It took the organizers behind a new Bed-Stuy mural more than a handful of phone calls before they could get a building-owner to lend them their wall.
“Not everyone was receptive, especially when we showed them the mock-up,” organizer Wayne Harris said.
The new mural, unveiled on Atlantic Avenue Saturday, references an image from the United States’ racist history–segregated water fountains in North Carolina in 1950.
Luckily, Ahsan Habib of the Madina Industrial Corporation came through with the approval for the wall at the corner of Perry Place.
The piece is the first of what is set to be many murals drawing attention to the #EndPerpetualPunishment campaign spearheaded by Michael “Zaki” Smith. It draws attention to the many laws and regulations that stop former prisoners who have served their sentences from reintegrating into society.
“As a native of Bed-Stuy, it was important to me that the first mural be near the neighborhood I grew up in,” Smith said. “Essentially every sentence is a life sentence. I hope these murals can raise awareness about a missing part of the national conversation on reforming our racist criminal justice system.”
A silent life sentence
Smith knows first-hand the impact of what the National Institute of Justice says is more than 44,000 laws and regulations that limit or restrict former prisoners’ access to employment, housing, voting, education and other rights after their release.
Born and raised in Bed-Stuy, Smith spent more than sixteen years of his adolescent and adult years in and out of prison. Once he got his life on track, he started to find his passion–working with young people.
But after more than four years working as a ‘dream director’ with teens in Newark, he got a letter from the The New Jersey State Board of Education saying he could no longer work in any school in the state of New Jersey, due to his criminal history.
“It affected me more severely than being in prison would,” he said. “I was never sentenced to life, but in essence, I was sentenced to life.”
Now, Smith wants to see mass changes in state legislation, so former prisoners who have served their time are not handed down a “silent life sentence” by society. As part of the non-profit Next100, Smith is currently working on a bill that would remove some of the “collateral consequences” existing for former inmates.
Smith is also working to advance the New York Clean Slate campaign to implement automatic criminal record expungement in New York state.
Support from politicians
Brooklyn Borough President Eric Adams spoke at the mural’s launch, where he said if it wasn’t for his criminal record being sealed as a 15-year-old, he would have never have had the chance to contribute to society in the way he has. “My entire life would have been destroyed,” he said.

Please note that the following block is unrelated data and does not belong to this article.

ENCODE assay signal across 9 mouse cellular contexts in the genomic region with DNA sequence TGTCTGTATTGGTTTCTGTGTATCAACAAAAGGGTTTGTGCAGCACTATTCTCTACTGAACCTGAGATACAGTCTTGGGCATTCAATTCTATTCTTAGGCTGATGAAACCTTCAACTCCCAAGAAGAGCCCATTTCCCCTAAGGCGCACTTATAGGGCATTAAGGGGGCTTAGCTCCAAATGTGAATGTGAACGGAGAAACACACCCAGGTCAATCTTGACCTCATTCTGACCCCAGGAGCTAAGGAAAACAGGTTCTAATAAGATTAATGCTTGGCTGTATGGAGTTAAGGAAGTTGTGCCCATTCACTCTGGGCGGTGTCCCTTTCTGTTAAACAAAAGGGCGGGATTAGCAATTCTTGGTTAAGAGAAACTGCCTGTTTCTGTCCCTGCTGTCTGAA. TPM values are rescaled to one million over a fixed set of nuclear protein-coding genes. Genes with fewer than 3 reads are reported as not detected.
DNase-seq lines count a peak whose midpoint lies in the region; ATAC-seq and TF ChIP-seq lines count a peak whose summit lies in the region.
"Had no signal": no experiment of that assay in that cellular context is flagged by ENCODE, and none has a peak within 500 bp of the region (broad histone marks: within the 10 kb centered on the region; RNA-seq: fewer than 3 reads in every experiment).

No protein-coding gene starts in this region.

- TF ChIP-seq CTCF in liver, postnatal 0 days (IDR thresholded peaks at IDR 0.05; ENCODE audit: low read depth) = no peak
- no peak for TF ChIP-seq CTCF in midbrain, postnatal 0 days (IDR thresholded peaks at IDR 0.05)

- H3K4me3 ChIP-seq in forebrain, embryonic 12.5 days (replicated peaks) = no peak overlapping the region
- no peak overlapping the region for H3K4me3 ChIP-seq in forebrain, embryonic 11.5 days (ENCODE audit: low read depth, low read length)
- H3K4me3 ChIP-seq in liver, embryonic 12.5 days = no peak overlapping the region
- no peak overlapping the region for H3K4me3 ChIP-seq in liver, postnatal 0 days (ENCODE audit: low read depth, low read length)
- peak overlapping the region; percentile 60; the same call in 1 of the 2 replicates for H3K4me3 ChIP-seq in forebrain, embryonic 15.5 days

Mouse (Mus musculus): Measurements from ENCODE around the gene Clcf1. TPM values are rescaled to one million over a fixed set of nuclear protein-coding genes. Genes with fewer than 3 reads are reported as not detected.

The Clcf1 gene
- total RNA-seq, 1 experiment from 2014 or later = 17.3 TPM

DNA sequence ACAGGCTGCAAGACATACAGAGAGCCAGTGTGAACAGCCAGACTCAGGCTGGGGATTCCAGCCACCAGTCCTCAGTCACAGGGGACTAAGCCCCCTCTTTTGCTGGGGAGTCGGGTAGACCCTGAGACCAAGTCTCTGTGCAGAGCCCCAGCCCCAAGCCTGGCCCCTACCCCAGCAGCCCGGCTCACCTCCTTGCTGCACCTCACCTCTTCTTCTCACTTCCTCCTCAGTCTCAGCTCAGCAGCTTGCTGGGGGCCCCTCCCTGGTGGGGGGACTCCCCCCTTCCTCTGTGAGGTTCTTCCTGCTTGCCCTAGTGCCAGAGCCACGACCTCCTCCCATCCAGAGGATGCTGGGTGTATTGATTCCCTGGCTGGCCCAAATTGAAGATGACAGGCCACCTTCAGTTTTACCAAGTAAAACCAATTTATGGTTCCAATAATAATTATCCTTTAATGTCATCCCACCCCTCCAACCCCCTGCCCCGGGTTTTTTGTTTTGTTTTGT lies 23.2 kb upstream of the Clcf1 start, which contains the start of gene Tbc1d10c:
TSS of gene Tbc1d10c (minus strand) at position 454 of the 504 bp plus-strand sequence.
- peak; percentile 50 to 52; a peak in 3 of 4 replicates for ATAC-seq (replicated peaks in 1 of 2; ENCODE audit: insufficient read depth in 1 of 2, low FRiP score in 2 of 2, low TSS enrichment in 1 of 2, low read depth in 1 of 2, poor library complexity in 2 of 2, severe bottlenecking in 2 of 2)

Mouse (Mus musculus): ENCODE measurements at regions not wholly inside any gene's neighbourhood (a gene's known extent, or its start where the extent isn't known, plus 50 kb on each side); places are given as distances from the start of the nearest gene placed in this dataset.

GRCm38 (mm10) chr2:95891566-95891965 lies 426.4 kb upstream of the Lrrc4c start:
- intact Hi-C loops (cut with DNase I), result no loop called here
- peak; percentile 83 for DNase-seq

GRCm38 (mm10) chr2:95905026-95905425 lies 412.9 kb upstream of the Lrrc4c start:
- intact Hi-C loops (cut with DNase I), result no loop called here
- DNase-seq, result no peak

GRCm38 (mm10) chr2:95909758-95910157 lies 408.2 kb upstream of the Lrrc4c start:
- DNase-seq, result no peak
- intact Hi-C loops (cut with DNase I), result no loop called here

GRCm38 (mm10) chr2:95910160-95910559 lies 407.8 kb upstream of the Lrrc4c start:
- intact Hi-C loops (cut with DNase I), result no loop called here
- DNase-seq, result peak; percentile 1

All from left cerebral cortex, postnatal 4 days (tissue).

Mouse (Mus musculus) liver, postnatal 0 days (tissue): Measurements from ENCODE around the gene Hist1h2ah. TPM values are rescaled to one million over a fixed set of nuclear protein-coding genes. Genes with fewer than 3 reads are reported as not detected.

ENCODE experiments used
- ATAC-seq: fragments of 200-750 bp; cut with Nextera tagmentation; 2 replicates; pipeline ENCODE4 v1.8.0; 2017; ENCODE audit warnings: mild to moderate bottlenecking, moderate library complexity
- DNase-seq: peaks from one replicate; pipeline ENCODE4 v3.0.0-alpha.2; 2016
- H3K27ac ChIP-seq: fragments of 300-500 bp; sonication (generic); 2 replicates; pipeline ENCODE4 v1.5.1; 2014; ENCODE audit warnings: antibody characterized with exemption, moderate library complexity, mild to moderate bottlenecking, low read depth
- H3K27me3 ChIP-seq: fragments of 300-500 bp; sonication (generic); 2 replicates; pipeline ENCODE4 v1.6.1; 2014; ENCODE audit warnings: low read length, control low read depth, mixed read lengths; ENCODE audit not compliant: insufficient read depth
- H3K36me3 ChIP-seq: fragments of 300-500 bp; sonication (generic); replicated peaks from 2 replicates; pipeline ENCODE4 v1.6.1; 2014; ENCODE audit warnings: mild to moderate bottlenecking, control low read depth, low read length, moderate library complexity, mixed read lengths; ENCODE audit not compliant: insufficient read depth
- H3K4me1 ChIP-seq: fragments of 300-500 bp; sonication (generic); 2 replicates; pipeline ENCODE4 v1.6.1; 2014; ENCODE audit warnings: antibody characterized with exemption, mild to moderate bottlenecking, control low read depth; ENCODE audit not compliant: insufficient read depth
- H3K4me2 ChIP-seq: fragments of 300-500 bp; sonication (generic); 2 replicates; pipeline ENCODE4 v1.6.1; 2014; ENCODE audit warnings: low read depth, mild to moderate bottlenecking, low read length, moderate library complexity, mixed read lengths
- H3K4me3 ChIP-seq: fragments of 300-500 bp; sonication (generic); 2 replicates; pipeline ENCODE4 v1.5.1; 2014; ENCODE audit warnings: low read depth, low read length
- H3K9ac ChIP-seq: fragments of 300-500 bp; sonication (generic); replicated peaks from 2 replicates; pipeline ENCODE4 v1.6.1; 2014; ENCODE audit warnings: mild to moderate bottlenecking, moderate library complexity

Having a conviction, even if you got it in your teens, increases your chances of returning to prison, of being homeless and of being unemployed, he said.
He said that while minor changes to that system were made in 2019, the state saw a “backlash like you have never seen before.” In December 2019, the Fair Chance to Compete for Jobs Act was passed in Congress. The law delays employers from asking about criminal history until the job offer is given.
Assemblymember Tremaine S. Wright said, as a lawyer, she had seen the impact on Black women whose rights were stripped both while they were in prison and once they’d been released. “It’s a dismantling of Black families,” she said. “We want to get rid of all of the policies that stop you from coming home and building your family.”
Councilmember Robert Cornegy told listeners the movement had an ally in City Council. “Art has always been a catalyst for change,” he said.
The mural, painted by artist Damien Mitchell, covers three long walls of the building on Atlantic Avenue and Perry Place, just past Nostrand Ave.
The black-and-white painting references a well-known photo of segregated water fountains. After the Civil War ended in 1865, black codes and Jim Crow laws were passed at different periods in the South to enforce racial segregation.
The principle “separate but equal” was established in the Supreme Court in 1896, but as the photo showed, equality was not the reality.
Now, the image highlights the cruel and unequal impact–particularly on the Black community–of mass incarceration and laws that prevent former prisoners from reintegrating into society.
“There is this notion that individuals who have a criminal record are somehow never safe. My question is, when do we become safe? When does it end? But it doesn’t, it’s for life,” Smith said, speaking afterwards.
He said while he is employed now, he doesn’t know if he will be able to give back to young people the way he wants to in the future. “Who knows what is going to happen after my fellowship with Next100? I’m back on the job search again, and who knows. I still gotta go in front of people and bare my history, again.”
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